Stevens’ sound driven by eclectic mix

Francisco Marin

He’s written an orchestral masterpiece about the Brooklyn-Queens Expressway. He’s titled a track after a serial killer clown. He famously committed himself to writing an album for every state in the U.S. after admitting it was a promotional gimmick in 2009.

Sufjan Stevens, needless to say, has a penchant for odd behavior. But on All Delighted People, an EP in name only (the run time is about 60 minutes long), Stevens trades in goofy antics for a serious, introspective and often dark look inside himself. Stevens’s label Asthmatic Kitty called the EP a “dramatic homage to the Apocalypse, existential ennui and Paul Simon’s ‘The Sounds of Silence.’”

On the 17-minute epic “Djohariah,” a seemingly endless ode to gospel rock replete with experimental guitar solos and choir vocals, Stevens shifts the focus away from his songbird vocals and creates an atmosphere of nearly depressing introspection.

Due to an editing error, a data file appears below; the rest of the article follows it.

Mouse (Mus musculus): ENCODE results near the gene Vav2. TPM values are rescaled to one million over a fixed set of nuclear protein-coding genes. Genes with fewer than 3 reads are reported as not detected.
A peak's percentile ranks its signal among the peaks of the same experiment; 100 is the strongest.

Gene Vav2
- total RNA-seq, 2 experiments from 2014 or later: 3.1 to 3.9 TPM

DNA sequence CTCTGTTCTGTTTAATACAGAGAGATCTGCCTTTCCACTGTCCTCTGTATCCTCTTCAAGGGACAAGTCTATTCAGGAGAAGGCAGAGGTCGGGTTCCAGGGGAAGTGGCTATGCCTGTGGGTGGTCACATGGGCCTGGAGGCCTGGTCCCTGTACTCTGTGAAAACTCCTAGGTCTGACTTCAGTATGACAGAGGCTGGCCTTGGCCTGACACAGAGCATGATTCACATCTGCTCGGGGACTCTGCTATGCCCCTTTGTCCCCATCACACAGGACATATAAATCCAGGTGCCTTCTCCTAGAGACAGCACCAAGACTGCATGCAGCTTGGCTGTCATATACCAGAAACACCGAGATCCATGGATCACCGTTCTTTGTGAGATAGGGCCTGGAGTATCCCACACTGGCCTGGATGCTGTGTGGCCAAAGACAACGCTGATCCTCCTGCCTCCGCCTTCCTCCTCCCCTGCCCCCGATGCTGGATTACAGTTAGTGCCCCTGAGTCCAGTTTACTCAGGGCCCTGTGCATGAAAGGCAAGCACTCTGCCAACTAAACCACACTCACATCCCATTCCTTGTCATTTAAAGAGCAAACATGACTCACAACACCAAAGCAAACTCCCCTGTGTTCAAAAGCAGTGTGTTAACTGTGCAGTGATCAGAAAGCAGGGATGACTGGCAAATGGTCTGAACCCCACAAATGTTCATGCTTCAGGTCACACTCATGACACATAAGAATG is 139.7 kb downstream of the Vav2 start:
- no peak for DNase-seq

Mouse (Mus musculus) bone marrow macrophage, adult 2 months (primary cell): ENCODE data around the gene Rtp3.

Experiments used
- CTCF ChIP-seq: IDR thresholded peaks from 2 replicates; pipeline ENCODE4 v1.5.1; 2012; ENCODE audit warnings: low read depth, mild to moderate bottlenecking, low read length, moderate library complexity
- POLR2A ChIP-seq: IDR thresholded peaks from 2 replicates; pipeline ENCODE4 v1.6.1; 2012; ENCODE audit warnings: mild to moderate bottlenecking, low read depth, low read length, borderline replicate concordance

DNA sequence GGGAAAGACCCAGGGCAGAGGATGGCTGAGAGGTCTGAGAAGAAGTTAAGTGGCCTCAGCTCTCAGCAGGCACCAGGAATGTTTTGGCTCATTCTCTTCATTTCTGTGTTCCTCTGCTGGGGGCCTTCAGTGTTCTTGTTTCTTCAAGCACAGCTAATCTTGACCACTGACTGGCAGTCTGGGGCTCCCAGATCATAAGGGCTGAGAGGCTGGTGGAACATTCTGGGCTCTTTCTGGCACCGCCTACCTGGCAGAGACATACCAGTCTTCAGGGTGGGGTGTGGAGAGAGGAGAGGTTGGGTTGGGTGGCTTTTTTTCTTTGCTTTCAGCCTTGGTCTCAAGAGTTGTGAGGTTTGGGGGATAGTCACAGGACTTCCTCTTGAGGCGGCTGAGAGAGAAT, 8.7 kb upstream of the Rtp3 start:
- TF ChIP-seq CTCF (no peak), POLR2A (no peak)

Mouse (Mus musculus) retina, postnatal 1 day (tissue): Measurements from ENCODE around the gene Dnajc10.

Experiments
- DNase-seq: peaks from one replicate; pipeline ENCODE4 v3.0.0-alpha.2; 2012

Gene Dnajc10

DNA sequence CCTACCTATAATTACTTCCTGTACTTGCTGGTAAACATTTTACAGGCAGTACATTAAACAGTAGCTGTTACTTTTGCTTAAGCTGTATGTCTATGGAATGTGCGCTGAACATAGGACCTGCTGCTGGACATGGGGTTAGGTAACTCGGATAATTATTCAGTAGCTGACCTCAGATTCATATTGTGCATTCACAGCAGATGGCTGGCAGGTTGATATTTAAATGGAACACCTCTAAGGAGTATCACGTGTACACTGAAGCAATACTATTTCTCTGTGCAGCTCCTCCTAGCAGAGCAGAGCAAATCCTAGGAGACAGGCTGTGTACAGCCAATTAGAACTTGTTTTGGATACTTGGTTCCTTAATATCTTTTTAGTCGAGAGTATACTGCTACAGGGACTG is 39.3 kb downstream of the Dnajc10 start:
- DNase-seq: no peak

Stevens’s ability to create a compelling mix of classical music with a pop twist hasn’t declined in the last few years, and All Delighted People is evidence that we have yet to see his best. It’s a delicate, wafer-thin masterpiece of folky melodies and haunting harmonies.

For fans of: Andrew Bird, Bon Iver, Joanna Newsom

Grade: A